The most important thing you can do to stay safe on a boat is: stay on the boat. Once you’re in the water, recovery is difficult, especially with today’s fast boats that leave a crew overboard far behind in short order.
Safety expert Bruce Brown offered a string of tips to the March monthly meeting, including the use of jacklines and safety harnesses, PFDs, and recovery techniques.
Bruce presented six challenges to rescues and offered 8 strategies to make them successful. In the ocean, crew recovery is considerably more complicated than in our generally calm lakes. Spotting a crew member (or even being aware someone’s gone overboard) is one of the biggest challenges. Quickly marking approximate location by GPS and keeping a spotter with eyes on the person are critical—and the person in the water can help by waving and pulling on a brightly-colored hood.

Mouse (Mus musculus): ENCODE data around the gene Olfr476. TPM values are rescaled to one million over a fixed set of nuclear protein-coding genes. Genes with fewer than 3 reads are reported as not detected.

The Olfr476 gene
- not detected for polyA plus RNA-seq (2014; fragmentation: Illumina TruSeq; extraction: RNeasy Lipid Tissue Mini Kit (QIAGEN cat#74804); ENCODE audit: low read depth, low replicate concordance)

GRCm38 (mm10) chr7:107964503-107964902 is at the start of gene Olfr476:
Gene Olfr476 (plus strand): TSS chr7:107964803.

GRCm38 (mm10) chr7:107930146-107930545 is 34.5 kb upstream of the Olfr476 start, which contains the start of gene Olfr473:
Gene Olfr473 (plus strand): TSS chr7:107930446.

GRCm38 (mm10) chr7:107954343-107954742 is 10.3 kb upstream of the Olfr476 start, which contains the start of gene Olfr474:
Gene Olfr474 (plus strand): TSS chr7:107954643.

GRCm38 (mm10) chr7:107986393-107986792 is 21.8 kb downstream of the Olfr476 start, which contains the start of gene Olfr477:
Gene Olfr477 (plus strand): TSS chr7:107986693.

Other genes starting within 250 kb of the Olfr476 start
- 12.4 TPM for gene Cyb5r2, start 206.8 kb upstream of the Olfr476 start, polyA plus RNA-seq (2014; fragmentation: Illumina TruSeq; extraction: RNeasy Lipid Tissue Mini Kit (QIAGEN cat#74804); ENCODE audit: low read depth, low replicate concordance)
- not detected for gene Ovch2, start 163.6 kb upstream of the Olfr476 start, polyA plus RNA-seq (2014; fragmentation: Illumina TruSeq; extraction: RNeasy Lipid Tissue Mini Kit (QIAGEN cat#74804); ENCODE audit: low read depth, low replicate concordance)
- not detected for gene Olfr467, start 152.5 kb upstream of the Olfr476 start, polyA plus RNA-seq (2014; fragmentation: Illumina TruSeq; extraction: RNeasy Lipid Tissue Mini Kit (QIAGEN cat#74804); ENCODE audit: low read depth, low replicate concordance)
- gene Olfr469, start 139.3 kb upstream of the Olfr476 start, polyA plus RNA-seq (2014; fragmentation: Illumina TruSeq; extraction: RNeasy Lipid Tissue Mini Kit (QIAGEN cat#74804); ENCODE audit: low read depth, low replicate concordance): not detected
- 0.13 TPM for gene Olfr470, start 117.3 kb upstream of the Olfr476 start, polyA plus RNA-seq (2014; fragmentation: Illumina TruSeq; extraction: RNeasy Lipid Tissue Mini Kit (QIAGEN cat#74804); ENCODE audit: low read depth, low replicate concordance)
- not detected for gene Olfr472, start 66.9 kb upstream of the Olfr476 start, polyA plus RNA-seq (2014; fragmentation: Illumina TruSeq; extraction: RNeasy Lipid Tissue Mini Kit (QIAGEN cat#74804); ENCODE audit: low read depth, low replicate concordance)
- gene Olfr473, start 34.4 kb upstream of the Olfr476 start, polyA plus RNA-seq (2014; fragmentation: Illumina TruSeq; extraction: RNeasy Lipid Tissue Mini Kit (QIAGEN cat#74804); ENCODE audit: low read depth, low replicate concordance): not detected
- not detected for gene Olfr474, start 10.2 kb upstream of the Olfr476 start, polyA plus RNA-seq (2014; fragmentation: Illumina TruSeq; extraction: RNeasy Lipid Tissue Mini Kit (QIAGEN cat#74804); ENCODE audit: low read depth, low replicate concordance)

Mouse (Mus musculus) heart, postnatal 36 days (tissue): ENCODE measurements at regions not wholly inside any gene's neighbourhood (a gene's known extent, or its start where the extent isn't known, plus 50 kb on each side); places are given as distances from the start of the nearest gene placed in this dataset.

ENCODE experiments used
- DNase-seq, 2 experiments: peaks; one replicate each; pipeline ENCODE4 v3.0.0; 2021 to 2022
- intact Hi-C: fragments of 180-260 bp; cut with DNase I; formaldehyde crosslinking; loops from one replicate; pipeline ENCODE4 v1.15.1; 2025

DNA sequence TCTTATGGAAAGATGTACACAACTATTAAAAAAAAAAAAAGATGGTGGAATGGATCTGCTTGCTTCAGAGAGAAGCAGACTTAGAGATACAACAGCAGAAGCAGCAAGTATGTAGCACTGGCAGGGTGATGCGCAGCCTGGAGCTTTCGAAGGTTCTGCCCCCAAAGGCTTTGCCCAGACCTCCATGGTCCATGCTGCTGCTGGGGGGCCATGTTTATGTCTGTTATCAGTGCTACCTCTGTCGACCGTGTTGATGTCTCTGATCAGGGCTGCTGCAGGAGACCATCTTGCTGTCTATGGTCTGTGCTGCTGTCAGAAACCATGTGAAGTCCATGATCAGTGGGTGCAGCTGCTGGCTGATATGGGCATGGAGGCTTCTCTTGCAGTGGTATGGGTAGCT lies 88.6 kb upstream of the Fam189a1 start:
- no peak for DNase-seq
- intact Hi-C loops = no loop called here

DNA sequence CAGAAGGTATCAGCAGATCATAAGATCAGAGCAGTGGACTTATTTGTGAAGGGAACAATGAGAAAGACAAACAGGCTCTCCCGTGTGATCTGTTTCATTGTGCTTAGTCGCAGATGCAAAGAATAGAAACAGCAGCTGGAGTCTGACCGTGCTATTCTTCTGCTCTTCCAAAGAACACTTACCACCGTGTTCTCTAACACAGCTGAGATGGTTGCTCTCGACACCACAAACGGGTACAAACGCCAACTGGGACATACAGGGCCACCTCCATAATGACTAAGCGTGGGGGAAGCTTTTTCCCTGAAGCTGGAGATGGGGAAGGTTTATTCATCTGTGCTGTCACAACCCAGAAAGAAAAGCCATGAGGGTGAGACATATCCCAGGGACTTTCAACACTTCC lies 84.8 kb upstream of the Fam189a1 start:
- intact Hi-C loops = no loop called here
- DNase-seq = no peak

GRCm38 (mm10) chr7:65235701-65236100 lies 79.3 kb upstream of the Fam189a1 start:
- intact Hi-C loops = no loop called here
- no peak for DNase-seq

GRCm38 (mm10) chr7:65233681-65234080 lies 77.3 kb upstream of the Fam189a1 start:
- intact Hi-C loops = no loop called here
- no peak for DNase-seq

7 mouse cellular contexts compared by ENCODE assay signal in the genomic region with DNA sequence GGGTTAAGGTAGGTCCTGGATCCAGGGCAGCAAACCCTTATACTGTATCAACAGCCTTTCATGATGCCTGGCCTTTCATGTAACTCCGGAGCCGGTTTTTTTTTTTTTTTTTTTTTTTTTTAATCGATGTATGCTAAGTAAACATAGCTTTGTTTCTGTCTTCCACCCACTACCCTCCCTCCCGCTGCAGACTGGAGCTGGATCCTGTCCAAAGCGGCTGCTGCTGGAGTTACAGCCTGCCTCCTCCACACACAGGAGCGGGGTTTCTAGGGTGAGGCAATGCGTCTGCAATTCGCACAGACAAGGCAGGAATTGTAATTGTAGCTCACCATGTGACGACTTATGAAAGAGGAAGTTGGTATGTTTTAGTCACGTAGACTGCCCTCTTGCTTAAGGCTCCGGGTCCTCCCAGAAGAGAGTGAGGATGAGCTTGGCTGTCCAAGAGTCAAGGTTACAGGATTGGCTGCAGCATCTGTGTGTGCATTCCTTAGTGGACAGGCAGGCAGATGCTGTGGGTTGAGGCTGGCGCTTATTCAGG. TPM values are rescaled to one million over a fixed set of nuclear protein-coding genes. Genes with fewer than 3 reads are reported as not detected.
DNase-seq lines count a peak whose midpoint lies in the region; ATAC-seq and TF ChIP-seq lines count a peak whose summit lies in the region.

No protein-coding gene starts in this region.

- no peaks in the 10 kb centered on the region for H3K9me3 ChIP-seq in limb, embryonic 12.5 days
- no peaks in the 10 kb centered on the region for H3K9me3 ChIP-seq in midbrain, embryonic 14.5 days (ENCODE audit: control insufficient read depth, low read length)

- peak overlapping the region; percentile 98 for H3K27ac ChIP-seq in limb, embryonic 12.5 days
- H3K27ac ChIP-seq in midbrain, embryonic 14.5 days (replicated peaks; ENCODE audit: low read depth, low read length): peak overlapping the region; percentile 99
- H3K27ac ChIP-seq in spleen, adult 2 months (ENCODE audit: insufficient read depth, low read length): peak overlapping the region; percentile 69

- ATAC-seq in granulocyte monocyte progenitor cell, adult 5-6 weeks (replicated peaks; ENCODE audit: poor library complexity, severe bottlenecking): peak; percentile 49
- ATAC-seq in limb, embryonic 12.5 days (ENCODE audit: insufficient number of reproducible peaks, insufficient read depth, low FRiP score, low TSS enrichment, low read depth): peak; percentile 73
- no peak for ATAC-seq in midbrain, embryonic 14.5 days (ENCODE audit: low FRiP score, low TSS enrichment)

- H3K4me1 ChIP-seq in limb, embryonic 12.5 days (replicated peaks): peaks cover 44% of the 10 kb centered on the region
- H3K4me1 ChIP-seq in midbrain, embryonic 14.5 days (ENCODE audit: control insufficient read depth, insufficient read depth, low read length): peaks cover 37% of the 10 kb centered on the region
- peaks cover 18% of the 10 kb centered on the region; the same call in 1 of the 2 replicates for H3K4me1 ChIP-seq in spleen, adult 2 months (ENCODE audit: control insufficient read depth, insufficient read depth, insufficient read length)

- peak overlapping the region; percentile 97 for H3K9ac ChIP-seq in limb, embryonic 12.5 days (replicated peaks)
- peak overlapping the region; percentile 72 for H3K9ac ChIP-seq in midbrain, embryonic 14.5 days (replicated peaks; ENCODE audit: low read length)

It’s also important to practice, practice, practice. Learn to bring the boat to a quick stop and then return quickly. When the water’s cold, the crew overboard can lose dexterity quickly, then have trouble thinking clearly, and then face hypothermia.
Here are two other documents Bruce left with us:
- Float plan: Most people don’t file a float plan, but it can be a big help when something goes wrong.
- TSA letter: A Word file of a letter used to get your inflatable PFD and spare charges aboard an airplane. Bruce used this letter successfully traveling to Phoenix.
- Here’s further information on traveling by plane with an inflatable PFD. See page five.